security policy for many users

From: Kevin Brown (newsgroupid_at_versatilesolutions.com)
Date: 08/13/03


Date: Wed, 13 Aug 2003 09:20:41 -0700


Why not get passwords set for the domain? Why write
password and user id management into your web applications
when it is already supplied by the OS?
I don't mean to avoid the question but it seems to me you
are going about this the wrong way.
As for the question.
You would have to put the ids and passwords in some form
of storage and the DB is a good idea. Store the passwords
with one of the available one-way hash algorithms. As for
sharing the code to manage a web service means you'll have
to decide how to secure the web service. Also consider
whether you will support things such as expiring accounts,
expiring passwords, password complexity, etc. Also if you
call the web service with a plain text password it could
be a vulnerability issue. I'd seriously consider getting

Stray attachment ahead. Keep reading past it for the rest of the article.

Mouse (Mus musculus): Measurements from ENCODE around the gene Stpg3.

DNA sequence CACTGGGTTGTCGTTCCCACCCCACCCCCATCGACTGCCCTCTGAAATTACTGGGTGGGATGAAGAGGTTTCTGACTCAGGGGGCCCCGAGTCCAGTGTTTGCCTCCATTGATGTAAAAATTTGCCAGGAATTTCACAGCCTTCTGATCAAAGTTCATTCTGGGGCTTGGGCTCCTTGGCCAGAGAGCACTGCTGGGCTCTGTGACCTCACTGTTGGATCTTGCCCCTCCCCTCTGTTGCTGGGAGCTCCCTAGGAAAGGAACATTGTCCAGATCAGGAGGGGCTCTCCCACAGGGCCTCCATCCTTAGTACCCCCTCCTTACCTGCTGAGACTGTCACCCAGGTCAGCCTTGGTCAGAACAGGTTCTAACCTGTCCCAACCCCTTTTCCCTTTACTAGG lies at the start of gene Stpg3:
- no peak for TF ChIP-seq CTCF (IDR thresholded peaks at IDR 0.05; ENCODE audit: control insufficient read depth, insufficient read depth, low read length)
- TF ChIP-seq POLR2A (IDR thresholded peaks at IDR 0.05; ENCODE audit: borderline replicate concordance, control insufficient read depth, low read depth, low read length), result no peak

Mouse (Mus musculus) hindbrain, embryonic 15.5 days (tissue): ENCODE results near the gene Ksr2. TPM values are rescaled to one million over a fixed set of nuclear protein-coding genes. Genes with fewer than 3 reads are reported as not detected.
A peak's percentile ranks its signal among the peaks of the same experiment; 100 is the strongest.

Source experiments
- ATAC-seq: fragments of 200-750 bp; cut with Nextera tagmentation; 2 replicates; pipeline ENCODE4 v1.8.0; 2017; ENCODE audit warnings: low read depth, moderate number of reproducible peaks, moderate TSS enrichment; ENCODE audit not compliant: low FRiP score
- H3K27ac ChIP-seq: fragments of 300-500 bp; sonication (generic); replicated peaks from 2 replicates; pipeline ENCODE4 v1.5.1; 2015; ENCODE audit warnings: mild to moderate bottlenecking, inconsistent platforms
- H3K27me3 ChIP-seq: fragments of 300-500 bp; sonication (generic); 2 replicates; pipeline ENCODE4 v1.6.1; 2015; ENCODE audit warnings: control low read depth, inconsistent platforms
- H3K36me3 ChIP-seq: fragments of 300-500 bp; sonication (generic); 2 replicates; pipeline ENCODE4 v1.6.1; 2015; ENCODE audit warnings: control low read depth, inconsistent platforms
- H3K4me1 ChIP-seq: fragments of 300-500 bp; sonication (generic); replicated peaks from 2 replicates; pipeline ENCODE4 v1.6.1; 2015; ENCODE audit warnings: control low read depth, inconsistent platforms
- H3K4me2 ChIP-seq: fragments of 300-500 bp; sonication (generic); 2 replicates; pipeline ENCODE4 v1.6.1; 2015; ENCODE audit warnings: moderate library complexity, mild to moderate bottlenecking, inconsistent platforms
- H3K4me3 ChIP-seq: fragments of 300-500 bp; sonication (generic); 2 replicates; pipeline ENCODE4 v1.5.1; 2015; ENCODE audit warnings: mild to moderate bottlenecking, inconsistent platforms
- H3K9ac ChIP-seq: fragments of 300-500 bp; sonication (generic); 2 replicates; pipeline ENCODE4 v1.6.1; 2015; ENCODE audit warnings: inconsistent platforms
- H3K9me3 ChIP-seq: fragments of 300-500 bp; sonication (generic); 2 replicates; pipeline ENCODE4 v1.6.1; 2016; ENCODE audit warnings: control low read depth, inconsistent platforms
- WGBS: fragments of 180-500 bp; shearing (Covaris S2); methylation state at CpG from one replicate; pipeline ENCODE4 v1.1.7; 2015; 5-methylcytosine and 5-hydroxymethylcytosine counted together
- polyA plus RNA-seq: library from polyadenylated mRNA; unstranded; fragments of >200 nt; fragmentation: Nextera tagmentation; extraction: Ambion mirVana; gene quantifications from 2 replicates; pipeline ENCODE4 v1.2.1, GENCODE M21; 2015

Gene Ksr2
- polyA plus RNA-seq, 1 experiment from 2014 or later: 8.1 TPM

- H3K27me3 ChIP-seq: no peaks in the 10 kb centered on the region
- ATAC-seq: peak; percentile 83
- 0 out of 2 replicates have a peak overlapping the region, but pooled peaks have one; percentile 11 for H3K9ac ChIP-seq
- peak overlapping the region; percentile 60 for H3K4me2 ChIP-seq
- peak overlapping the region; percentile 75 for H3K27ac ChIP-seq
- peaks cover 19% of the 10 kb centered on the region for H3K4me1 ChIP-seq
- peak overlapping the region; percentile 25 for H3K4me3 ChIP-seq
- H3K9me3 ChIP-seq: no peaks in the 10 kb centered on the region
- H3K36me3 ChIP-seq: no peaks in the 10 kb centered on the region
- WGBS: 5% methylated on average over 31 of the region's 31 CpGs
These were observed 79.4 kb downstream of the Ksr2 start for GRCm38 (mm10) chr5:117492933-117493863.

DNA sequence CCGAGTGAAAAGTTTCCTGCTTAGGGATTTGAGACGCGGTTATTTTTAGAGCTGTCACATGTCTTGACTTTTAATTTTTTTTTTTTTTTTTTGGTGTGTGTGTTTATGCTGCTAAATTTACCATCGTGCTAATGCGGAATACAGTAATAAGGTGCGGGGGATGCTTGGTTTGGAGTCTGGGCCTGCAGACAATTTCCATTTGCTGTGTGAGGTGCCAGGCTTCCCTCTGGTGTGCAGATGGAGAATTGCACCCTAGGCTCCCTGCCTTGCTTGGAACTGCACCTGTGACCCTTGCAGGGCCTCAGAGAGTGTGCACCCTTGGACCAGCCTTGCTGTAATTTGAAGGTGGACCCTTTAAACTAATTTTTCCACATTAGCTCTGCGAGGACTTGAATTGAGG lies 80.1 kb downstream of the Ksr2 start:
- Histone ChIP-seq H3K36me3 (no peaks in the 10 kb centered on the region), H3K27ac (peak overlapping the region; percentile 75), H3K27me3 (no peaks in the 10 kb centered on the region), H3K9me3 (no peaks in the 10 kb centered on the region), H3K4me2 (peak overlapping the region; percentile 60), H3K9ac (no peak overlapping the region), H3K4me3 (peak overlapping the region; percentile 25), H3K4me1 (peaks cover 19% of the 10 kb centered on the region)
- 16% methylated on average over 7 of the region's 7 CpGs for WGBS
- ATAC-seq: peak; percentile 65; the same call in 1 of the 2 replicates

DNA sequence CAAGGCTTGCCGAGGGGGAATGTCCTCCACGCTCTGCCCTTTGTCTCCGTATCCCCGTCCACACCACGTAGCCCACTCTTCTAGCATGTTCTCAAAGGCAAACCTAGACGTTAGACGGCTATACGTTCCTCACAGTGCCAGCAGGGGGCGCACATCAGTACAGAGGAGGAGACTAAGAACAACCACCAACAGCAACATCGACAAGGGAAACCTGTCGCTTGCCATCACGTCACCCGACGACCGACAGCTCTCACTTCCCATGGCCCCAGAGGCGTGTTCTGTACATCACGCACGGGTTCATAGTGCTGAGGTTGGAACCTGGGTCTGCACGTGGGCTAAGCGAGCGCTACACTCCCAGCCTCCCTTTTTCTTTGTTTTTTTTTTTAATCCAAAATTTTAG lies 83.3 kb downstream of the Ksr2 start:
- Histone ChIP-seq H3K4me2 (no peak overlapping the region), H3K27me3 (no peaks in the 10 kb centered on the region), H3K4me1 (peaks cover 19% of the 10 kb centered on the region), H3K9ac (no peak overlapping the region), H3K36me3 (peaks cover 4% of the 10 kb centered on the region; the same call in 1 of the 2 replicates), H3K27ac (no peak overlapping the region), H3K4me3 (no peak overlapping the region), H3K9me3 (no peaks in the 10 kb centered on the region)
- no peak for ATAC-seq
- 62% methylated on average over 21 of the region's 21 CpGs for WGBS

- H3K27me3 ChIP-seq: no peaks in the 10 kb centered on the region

windows passwords in a domain if possible.

>-----Original Message-----
>I am developing for an Intranet with about 100 users
>(we do computer training).
>We're running about 12 different ASP.NET applications.
>4 of these applications require authentication.
>
>Windows authentication is not an option, as for Windows
>most of our users have a blank password (so it would
>be too easy for one user to impersonate another).
>
>For my secure applications all users will have their own
>password, and it should be the same password for the
>4 applications. They should have an option to change
>their own password.
>
>What will be the best policy to avoid duplicating code
>and information about users and passwords?
>
>My first thoughts were:
>- to use a database with user names and (encrypted)
> passwords
>- to share the database code and functionality (checking
> credentials, changing passwords) through a web service
>- to call the web service whenever a user is logging on.
>
>Is this a good path to follow?
>Or can it be done with one single web.config file?
>Any other suggestions?
>
>--
>
>Jos
>
>
>
>.
>